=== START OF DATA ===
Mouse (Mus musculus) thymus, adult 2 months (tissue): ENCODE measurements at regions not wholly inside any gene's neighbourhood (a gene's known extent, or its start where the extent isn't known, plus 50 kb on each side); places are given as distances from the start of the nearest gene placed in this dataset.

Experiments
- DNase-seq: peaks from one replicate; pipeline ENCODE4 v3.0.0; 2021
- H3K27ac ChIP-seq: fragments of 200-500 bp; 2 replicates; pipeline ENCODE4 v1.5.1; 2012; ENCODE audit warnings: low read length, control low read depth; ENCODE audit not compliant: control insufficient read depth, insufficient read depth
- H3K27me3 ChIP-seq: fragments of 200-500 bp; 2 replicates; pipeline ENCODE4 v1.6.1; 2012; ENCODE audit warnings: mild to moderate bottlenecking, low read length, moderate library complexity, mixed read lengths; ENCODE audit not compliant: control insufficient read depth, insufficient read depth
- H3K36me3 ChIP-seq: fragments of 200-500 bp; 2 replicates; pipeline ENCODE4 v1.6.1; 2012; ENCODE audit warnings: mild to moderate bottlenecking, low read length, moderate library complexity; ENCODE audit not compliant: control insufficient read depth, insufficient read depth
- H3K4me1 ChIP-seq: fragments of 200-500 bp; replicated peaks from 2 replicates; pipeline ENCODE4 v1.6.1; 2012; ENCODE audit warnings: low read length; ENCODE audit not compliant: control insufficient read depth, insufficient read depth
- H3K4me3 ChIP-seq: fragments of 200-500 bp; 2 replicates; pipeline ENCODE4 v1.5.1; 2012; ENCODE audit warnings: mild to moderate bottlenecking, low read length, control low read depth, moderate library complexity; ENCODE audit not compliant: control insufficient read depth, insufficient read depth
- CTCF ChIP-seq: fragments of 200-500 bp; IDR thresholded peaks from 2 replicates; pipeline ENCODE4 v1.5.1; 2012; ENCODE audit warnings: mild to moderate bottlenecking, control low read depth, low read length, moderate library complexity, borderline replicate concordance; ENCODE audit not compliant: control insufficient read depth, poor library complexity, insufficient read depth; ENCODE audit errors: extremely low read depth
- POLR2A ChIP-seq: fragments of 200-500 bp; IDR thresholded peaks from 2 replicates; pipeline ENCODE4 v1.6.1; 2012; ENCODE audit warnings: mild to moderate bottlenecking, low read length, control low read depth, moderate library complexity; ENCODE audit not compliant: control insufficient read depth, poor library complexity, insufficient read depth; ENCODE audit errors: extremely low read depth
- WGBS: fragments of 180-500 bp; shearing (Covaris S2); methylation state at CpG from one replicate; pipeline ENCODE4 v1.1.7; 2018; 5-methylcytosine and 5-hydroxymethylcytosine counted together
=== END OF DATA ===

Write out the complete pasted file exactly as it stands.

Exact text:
Mouse (Mus musculus) thymus, adult 2 months (tissue): ENCODE measurements at regions not wholly inside any gene's neighbourhood (a gene's known extent, or its start where the extent isn't known, plus 50 kb on each side); places are given as distances from the start of the nearest gene placed in this dataset.

Experiments
- DNase-seq: peaks from one replicate; pipeline ENCODE4 v3.0.0; 2021
- H3K27ac ChIP-seq: fragments of 200-500 bp; 2 replicates; pipeline ENCODE4 v1.5.1; 2012; ENCODE audit warnings: low read length, control low read depth; ENCODE audit not compliant: control insufficient read depth, insufficient read depth
- H3K27me3 ChIP-seq: fragments of 200-500 bp; 2 replicates; pipeline ENCODE4 v1.6.1; 2012; ENCODE audit warnings: mild to moderate bottlenecking, low read length, moderate library complexity, mixed read lengths; ENCODE audit not compliant: control insufficient read depth, insufficient read depth
- H3K36me3 ChIP-seq: fragments of 200-500 bp; 2 replicates; pipeline ENCODE4 v1.6.1; 2012; ENCODE audit warnings: mild to moderate bottlenecking, low read length, moderate library complexity; ENCODE audit not compliant: control insufficient read depth, insufficient read depth
- H3K4me1 ChIP-seq: fragments of 200-500 bp; replicated peaks from 2 replicates; pipeline ENCODE4 v1.6.1; 2012; ENCODE audit warnings: low read length; ENCODE audit not compliant: control insufficient read depth, insufficient read depth
- H3K4me3 ChIP-seq: fragments of 200-500 bp; 2 replicates; pipeline ENCODE4 v1.5.1; 2012; ENCODE audit warnings: mild to moderate bottlenecking, low read length, control low read depth, moderate library complexity; ENCODE audit not compliant: control insufficient read depth, insufficient read depth
- CTCF ChIP-seq: fragments of 200-500 bp; IDR thresholded peaks from 2 replicates; pipeline ENCODE4 v1.5.1; 2012; ENCODE audit warnings: mild to moderate bottlenecking, control low read depth, low read length, moderate library complexity, borderline replicate concordance; ENCODE audit not compliant: control insufficient read depth, poor library complexity, insufficient read depth; ENCODE audit errors: extremely low read depth
- POLR2A ChIP-seq: fragments of 200-500 bp; IDR thresholded peaks from 2 replicates; pipeline ENCODE4 v1.6.1; 2012; ENCODE audit warnings: mild to moderate bottlenecking, low read length, control low read depth, moderate library complexity; ENCODE audit not compliant: control insufficient read depth, poor library complexity, insufficient read depth; ENCODE audit errors: extremely low read depth
- WGBS: fragments of 180-500 bp; shearing (Covaris S2); methylation state at CpG from one replicate; pipeline ENCODE4 v1.1.7; 2018; 5-methylcytosine and 5-hydroxymethylcytosine counted together